Charles J. Stevens, Principal, evergreen financial, LLC
I'm not sure there is an ironclad "rule" concerning when you should, if ever, lower your equity exposure. Here's why.
First. you didn't tell us your age. Under my scenario. that would be helpful for discussion purposes, but not mandatory. Do the funds need to last 20 or 40 years? That will influence how aggressive or conservative you might want your portfolio to be. Your health also enters into the recommendation for the same reason.
How familiar or conversant are you regarding investing? Are you comfortable managing a portfolio unassisted by professionals or do you need/want assistance? There were warning signs about the January/February 2016 debacle going back to last August. Did you heed any of them or did an advisor make you aware of them? That answer could impact how long to stay in equities. The signals were computer generated, but not by any of the robo-advisors I'm aware of. Did you pick up on any of them?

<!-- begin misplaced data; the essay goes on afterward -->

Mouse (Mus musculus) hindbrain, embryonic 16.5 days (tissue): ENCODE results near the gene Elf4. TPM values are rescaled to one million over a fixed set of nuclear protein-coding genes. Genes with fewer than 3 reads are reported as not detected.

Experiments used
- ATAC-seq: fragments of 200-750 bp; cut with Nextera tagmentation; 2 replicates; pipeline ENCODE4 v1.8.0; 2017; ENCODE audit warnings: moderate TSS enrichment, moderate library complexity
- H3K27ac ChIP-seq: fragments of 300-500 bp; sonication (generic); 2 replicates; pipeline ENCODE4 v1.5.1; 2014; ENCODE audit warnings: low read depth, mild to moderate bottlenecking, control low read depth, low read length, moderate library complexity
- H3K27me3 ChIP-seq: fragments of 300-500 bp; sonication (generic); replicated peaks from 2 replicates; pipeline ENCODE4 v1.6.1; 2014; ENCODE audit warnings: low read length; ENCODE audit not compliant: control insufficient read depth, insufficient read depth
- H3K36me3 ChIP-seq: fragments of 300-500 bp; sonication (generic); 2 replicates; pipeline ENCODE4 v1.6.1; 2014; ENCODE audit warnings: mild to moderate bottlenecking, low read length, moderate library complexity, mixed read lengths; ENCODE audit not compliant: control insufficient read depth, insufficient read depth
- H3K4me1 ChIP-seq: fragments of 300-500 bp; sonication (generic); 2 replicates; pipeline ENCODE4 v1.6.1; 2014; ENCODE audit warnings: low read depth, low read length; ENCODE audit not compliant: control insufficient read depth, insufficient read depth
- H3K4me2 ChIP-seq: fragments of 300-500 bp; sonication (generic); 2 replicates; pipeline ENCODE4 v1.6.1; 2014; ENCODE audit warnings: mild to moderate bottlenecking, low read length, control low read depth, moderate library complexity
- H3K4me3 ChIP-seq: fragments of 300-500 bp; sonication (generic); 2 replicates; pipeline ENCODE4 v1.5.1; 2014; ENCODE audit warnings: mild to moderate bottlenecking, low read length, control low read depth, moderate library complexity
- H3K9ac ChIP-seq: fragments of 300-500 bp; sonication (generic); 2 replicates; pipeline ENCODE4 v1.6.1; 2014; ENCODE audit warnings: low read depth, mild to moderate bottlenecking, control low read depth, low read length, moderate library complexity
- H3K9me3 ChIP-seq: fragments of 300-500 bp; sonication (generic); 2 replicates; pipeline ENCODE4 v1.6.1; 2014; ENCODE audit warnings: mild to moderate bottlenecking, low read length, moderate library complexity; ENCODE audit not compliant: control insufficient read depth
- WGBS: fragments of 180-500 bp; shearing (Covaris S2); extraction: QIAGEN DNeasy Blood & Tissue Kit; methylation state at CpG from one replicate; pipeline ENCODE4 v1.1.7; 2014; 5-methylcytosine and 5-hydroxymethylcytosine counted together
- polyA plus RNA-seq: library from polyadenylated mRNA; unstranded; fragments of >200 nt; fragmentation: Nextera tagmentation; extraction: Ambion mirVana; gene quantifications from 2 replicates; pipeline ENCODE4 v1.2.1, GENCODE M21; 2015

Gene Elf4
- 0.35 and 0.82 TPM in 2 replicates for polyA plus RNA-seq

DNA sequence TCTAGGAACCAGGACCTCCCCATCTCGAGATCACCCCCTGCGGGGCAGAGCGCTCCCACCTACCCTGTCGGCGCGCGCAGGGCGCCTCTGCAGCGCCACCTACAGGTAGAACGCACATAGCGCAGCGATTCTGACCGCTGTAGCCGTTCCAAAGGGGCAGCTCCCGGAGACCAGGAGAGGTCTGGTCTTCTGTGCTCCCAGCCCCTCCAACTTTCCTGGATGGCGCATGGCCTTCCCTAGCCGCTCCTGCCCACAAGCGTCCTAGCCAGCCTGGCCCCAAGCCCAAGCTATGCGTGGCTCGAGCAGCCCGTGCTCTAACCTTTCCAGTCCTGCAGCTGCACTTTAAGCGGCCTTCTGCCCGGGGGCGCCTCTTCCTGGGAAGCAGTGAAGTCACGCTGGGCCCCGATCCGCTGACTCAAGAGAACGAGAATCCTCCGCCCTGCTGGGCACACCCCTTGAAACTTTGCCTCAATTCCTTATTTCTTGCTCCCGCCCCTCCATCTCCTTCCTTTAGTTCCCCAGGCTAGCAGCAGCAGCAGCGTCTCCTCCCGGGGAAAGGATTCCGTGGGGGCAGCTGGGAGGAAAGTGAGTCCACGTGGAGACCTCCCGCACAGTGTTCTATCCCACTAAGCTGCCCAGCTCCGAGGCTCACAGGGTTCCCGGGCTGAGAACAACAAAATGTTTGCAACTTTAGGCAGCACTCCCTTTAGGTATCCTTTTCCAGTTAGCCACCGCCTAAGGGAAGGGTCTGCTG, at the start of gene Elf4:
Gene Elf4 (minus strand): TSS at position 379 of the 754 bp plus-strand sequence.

Did you sleep well during January/February of this year or did cascading losses cause insomnia? What alternative investments would you redeploy your equity money into? Fixed income securities (bond) yields aren't keeping pace with inflation currently nor do I see them doing so any time soon. How will you protect purchasing power in such a case? How do YOU define risk? Loss of principal or falling behind inflation? Are you a buy and hold investor or will you take profits when judicious?
The only rules I've learned in my career are 1.) things change. 2.) they will change whether you want them to or not. 3.) an educated investor is the best investor and 4) cut your losses short and let your profits run long. Other than those, I've not learned any "one size fits all" rules. Investing is an individual exercise and like any other exercise, to be successful, you have to stay disciplined.
Hope this has given you somse points to ponder.
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